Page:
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WASL testing to begin
Students in the Snoqualmie Valley School District will be taking the Washington Assessment of Student Learning, or WASL, tests beginning Monday, April 14. The schedules for elementary, middle and remaining high school testing is on the district home page: www.svsd410.org.
Students in grades three through eight and high school sophomores take the WASL each spring in reading and math. Students also are tested in writing in grades four, seven and 10, and science in grades five, eight and 10.
The WASL is a mix of multiple-choice, short-answer and extended-response questions.
Students must show they have a certain level of skill in reading, writing and math to be eligible to graduate from high school. Students have a variety of ways to meet the graduation requirement:
Pass the WASL.
Pass a state-approved alternative made available after one try at the WASL.
Students who receive special education services can use one of the options available under the Washington Alternate Assessment System.
Students in the graduating classes of 2008-2012 may graduate without passing the math WASL or one of the alternatives, but they must continue to earn math credits and take the WASL once a year until graduation.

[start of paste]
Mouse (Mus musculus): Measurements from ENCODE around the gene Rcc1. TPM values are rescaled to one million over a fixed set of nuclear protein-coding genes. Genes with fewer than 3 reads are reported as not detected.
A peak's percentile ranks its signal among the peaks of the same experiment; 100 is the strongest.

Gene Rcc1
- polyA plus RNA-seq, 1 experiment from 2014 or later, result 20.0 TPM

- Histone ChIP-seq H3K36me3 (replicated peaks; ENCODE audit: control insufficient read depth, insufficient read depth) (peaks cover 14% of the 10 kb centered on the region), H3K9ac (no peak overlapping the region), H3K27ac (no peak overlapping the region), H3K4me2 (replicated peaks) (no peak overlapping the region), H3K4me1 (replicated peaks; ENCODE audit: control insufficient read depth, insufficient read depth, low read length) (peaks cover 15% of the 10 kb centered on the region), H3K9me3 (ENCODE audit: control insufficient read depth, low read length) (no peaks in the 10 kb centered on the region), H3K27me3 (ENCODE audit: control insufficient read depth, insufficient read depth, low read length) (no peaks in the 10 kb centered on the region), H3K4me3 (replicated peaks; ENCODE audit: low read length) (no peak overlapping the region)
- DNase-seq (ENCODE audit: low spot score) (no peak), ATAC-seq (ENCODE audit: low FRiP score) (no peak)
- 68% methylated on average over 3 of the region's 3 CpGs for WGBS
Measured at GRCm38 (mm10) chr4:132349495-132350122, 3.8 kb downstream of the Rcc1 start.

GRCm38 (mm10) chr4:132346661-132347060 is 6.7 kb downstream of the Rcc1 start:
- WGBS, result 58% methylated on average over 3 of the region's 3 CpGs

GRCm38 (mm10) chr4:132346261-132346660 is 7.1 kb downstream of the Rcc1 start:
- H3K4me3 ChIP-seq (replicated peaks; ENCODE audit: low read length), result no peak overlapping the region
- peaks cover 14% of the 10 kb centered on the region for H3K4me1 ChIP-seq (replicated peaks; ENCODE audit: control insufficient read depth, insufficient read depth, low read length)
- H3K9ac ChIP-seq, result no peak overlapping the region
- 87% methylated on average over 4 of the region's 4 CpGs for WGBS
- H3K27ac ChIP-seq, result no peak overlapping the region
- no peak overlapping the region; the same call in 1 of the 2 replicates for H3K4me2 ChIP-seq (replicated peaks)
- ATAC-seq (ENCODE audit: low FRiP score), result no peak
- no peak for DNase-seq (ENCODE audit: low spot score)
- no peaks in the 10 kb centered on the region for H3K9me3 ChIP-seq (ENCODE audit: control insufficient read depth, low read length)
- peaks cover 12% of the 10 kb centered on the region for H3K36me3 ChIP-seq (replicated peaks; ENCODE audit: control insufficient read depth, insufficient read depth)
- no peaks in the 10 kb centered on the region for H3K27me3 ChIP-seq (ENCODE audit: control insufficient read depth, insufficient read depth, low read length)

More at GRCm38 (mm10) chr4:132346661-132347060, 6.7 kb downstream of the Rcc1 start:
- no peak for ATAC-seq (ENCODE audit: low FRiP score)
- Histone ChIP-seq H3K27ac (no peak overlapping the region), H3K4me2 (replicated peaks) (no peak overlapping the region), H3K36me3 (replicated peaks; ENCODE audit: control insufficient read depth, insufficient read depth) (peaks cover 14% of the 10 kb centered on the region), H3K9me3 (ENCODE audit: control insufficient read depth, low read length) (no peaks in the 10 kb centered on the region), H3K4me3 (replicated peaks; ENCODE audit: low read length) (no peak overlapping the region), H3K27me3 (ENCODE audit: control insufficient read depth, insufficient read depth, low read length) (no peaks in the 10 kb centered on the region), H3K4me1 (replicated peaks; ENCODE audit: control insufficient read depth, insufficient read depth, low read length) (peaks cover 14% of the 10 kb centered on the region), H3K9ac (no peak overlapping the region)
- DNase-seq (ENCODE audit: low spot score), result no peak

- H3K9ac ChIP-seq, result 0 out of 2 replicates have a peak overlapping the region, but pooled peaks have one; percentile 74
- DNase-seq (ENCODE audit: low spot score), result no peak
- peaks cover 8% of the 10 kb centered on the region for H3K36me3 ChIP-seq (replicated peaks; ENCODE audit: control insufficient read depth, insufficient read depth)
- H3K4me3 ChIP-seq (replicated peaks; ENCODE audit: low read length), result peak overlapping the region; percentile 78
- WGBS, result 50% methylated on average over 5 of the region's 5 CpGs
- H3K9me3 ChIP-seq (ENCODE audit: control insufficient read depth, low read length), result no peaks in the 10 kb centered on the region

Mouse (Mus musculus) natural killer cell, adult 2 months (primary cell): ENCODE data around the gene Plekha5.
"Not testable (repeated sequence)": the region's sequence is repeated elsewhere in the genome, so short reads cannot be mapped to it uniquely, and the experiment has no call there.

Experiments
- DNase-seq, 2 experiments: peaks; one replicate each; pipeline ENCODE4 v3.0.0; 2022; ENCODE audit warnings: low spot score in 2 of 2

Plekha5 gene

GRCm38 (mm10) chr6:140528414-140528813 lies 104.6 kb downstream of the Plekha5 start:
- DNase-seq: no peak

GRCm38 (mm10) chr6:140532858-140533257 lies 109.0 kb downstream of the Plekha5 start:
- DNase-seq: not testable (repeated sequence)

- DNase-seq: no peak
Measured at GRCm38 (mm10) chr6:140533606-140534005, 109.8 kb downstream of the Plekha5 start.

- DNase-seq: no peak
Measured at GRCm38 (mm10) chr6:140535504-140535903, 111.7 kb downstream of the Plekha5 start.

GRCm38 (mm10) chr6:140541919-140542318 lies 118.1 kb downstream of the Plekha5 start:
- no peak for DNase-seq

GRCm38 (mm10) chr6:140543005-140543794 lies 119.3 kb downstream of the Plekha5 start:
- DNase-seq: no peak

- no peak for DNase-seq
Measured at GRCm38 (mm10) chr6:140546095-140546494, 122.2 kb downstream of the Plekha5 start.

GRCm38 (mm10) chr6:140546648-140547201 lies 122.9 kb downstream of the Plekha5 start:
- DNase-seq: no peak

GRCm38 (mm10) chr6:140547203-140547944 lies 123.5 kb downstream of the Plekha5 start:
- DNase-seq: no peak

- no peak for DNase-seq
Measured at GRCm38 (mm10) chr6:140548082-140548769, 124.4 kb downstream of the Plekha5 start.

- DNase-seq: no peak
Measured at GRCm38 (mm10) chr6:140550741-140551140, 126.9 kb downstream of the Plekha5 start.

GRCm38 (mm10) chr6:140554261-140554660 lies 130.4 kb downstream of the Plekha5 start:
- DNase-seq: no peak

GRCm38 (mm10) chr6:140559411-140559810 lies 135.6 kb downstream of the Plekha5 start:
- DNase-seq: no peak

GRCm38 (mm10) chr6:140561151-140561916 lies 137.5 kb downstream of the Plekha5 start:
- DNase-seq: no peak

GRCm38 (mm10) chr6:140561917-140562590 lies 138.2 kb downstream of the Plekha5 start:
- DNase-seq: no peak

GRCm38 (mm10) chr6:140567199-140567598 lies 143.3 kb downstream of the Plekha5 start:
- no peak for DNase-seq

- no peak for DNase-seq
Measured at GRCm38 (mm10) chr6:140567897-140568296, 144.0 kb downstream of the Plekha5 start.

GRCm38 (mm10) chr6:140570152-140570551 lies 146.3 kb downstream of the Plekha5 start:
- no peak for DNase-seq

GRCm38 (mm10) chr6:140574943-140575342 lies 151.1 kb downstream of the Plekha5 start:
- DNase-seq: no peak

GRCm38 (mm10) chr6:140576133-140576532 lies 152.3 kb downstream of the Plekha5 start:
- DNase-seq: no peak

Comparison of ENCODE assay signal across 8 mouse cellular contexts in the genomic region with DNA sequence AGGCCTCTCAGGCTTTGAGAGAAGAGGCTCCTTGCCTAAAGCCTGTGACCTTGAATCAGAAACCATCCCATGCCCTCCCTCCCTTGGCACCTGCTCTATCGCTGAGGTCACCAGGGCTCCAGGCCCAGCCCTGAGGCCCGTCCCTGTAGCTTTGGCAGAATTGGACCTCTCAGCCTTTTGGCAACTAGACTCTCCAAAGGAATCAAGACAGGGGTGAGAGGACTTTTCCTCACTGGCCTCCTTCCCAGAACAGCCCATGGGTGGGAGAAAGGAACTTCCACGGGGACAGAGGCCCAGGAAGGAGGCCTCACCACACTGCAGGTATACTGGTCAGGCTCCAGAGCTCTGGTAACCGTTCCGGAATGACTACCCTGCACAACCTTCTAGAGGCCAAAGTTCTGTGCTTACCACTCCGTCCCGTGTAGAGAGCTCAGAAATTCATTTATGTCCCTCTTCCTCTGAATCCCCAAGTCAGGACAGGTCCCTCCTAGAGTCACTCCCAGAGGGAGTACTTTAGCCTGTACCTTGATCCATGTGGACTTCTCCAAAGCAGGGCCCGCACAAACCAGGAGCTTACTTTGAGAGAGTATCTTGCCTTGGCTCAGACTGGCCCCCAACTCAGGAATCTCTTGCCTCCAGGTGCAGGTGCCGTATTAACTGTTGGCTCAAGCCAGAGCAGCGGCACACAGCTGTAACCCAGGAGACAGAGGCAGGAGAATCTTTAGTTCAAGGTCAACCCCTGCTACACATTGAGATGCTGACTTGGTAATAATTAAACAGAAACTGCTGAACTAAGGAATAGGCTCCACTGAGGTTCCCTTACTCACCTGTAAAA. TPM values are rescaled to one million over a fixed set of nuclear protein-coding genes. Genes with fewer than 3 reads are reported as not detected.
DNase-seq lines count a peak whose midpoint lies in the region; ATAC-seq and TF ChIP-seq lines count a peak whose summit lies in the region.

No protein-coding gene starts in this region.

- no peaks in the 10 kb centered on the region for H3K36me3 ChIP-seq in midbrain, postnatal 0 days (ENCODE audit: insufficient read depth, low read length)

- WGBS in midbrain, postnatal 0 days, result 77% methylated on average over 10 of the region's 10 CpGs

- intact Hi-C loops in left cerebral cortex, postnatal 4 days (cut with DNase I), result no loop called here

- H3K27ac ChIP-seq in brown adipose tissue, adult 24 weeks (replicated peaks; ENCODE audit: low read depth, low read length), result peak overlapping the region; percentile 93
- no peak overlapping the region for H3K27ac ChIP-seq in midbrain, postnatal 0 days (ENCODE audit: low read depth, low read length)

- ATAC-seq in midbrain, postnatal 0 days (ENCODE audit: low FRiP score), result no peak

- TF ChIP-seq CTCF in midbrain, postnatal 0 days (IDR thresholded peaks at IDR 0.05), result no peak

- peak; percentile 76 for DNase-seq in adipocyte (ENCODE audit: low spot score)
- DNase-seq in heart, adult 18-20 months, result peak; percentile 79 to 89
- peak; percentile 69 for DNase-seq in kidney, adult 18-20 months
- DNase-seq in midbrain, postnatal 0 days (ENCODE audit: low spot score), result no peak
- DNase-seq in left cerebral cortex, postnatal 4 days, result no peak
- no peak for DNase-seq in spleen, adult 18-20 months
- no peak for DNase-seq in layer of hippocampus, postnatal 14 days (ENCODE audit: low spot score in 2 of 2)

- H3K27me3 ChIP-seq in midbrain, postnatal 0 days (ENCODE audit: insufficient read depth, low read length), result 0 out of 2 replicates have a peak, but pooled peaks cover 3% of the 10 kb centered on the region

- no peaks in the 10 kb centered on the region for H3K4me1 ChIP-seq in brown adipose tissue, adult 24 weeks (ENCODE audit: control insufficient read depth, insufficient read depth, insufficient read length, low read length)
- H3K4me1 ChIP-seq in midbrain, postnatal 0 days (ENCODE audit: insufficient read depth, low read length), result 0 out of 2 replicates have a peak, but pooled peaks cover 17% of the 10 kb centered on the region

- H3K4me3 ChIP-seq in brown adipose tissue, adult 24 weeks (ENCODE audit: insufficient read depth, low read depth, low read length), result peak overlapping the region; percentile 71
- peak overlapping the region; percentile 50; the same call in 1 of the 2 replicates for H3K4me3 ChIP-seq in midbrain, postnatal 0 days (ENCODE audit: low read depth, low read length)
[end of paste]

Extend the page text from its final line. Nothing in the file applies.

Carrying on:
Fall City man to serve in Coast Guard
U.S. Coast Guard Academy First Class Cadet Andrew Paul Lund of Fall City has received his first assignment. Lund will report to Flight Training School in Pensacola, Fla., for his first tour of duty.
This has been my dream since I was four years old. I cant believe I finally made it and get to start my career in aviation, he said.
The assignment process started in February when cadets were given a list of available billets from which to choose. A number of factors are taken into account by the detailers at Coast Guard Headquarters in Washington D.C. during the assignment process: the needs of the service; a cadets major; gender constraints at a unit; a cadets overall military precedence average; and finally, what a cadet put on their dream sheet.
Most of the graduating class will be headed to sea: 87 percent are assigned to afloat units, four percent will go to ashore units, and nine percent will go straight to flight school.